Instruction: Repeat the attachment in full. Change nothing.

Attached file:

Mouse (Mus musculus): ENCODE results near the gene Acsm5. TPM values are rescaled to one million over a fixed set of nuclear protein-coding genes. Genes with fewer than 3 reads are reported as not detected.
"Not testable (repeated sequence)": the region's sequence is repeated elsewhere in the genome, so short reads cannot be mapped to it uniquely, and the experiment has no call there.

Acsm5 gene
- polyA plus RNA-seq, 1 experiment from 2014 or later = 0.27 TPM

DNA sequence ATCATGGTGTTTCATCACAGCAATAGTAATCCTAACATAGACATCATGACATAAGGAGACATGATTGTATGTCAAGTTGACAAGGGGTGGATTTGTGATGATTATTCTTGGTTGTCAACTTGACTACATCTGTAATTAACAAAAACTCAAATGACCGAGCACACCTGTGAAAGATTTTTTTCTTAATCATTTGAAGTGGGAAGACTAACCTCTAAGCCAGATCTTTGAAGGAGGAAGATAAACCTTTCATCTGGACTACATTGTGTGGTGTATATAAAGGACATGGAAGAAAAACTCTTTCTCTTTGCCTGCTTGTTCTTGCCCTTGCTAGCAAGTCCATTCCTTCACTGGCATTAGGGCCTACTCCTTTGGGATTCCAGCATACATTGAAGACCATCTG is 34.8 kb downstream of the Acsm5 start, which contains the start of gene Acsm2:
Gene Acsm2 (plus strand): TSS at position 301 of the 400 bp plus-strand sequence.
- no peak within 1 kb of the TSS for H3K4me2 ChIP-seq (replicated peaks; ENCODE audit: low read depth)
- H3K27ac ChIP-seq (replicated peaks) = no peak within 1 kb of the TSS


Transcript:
Mouse (Mus musculus): ENCODE results near the gene Acsm5. TPM values are rescaled to one million over a fixed set of nuclear protein-coding genes. Genes with fewer than 3 reads are reported as not detected.
"Not testable (repeated sequence)": the region's sequence is repeated elsewhere in the genome, so short reads cannot be mapped to it uniquely, and the experiment has no call there.

Acsm5 gene
- polyA plus RNA-seq, 1 experiment from 2014 or later = 0.27 TPM

DNA sequence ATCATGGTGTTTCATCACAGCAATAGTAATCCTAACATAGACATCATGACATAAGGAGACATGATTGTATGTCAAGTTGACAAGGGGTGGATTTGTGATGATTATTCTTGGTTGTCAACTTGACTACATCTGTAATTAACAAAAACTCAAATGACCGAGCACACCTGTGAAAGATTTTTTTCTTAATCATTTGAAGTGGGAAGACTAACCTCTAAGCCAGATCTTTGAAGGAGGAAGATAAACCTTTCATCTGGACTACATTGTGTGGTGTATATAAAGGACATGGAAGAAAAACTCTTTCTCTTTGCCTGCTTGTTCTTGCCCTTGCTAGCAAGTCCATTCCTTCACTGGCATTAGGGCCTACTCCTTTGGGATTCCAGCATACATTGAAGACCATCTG is 34.8 kb downstream of the Acsm5 start, which contains the start of gene Acsm2:
Gene Acsm2 (plus strand): TSS at position 301 of the 400 bp plus-strand sequence.
- no peak within 1 kb of the TSS for H3K4me2 ChIP-seq (replicated peaks; ENCODE audit: low read depth)
- H3K27ac ChIP-seq (replicated peaks) = no peak within 1 kb of the TSS